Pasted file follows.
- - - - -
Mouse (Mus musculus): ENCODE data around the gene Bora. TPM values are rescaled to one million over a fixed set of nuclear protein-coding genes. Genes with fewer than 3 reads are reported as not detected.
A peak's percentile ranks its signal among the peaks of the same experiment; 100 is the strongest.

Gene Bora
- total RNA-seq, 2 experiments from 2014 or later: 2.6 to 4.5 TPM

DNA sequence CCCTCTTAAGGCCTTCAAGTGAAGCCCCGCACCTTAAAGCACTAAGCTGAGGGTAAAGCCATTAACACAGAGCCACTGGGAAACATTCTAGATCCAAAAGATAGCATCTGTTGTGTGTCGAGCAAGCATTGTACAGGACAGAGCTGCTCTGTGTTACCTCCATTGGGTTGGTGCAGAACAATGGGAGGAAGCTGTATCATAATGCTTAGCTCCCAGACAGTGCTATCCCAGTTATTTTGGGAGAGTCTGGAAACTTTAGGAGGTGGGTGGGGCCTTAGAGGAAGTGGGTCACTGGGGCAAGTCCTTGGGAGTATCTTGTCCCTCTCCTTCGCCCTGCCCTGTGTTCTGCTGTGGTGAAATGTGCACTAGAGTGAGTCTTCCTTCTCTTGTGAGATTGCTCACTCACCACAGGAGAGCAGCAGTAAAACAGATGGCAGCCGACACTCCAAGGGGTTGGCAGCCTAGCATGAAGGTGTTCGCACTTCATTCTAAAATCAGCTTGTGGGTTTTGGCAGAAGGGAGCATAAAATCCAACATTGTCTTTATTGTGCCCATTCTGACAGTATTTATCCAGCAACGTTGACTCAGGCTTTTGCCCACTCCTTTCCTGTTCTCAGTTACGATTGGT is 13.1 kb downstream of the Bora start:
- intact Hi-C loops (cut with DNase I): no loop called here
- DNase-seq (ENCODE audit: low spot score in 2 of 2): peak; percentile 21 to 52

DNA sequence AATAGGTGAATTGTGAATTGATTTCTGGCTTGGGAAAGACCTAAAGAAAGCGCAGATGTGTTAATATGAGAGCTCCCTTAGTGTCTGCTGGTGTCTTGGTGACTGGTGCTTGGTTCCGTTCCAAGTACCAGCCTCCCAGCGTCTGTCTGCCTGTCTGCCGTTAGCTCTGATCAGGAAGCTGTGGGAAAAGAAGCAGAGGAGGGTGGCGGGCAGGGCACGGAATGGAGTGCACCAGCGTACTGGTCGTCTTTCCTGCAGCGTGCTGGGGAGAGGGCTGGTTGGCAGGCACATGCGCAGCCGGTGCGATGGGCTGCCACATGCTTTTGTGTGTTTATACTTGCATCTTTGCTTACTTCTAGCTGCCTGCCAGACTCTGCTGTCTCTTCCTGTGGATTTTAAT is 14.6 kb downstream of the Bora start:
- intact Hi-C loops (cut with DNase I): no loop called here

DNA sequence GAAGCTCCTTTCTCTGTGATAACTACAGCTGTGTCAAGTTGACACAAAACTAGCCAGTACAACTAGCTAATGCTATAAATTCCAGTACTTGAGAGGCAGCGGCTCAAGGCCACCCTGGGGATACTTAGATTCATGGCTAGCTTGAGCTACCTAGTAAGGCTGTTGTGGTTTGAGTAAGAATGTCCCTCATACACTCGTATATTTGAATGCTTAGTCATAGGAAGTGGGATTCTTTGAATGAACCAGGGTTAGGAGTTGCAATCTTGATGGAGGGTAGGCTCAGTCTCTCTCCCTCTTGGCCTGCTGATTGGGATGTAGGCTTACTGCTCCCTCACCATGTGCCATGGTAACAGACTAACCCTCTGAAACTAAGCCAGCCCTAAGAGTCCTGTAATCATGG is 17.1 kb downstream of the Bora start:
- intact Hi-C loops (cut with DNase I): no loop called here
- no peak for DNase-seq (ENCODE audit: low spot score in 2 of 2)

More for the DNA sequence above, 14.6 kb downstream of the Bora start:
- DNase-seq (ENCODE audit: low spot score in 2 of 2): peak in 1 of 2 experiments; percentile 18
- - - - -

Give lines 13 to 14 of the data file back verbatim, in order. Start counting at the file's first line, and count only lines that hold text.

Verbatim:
More for the DNA sequence above, 14.6 kb downstream of the Bora start:
- DNase-seq (ENCODE audit: low spot score in 2 of 2): peak in 1 of 2 experiments; percentile 18